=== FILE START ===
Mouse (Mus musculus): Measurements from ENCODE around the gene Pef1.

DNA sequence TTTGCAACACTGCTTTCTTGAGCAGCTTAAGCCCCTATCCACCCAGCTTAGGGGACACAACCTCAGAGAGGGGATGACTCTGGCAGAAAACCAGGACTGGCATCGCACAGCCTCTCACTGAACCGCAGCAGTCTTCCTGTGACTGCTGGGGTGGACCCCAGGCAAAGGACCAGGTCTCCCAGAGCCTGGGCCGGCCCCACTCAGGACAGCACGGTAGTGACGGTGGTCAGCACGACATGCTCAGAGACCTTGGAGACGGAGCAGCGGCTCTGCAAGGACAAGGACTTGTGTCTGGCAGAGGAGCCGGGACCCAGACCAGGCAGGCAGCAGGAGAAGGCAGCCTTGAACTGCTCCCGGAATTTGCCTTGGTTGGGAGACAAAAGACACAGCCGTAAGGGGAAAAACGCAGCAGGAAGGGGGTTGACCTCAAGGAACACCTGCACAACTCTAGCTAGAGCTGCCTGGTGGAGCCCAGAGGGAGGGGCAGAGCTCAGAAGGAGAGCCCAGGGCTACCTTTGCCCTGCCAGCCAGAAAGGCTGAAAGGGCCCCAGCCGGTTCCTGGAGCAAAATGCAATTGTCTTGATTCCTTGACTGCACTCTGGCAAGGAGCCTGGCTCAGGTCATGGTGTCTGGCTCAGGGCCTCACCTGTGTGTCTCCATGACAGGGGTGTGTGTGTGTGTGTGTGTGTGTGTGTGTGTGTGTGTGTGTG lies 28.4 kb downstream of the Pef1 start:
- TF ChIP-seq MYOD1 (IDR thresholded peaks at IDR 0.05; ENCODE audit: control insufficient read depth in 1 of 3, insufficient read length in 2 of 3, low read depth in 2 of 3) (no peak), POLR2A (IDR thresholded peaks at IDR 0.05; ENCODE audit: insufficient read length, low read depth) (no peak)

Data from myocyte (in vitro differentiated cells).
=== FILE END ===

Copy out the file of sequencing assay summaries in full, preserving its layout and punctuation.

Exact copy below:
Mouse (Mus musculus): Measurements from ENCODE around the gene Pef1.

DNA sequence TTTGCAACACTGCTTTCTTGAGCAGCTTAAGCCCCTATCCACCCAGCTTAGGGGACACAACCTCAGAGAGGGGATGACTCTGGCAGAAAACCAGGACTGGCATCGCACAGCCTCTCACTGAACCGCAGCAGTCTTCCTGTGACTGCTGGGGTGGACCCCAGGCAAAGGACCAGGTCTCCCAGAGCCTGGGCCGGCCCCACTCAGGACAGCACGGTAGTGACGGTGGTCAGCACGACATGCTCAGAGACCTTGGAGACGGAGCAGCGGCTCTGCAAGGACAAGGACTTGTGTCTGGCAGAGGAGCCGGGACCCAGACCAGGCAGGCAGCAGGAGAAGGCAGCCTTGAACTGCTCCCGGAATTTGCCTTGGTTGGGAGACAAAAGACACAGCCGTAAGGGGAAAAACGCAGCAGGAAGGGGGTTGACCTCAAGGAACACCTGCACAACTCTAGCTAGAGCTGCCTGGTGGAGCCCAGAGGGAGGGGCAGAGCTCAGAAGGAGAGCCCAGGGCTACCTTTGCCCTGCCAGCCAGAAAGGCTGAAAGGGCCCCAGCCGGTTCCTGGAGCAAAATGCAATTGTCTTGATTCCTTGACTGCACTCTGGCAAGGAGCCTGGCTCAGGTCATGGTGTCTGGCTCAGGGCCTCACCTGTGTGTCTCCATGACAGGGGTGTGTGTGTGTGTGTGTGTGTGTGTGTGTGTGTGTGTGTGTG lies 28.4 kb downstream of the Pef1 start:
- TF ChIP-seq MYOD1 (IDR thresholded peaks at IDR 0.05; ENCODE audit: control insufficient read depth in 1 of 3, insufficient read length in 2 of 3, low read depth in 2 of 3) (no peak), POLR2A (IDR thresholded peaks at IDR 0.05; ENCODE audit: insufficient read length, low read depth) (no peak)

Data from myocyte (in vitro differentiated cells).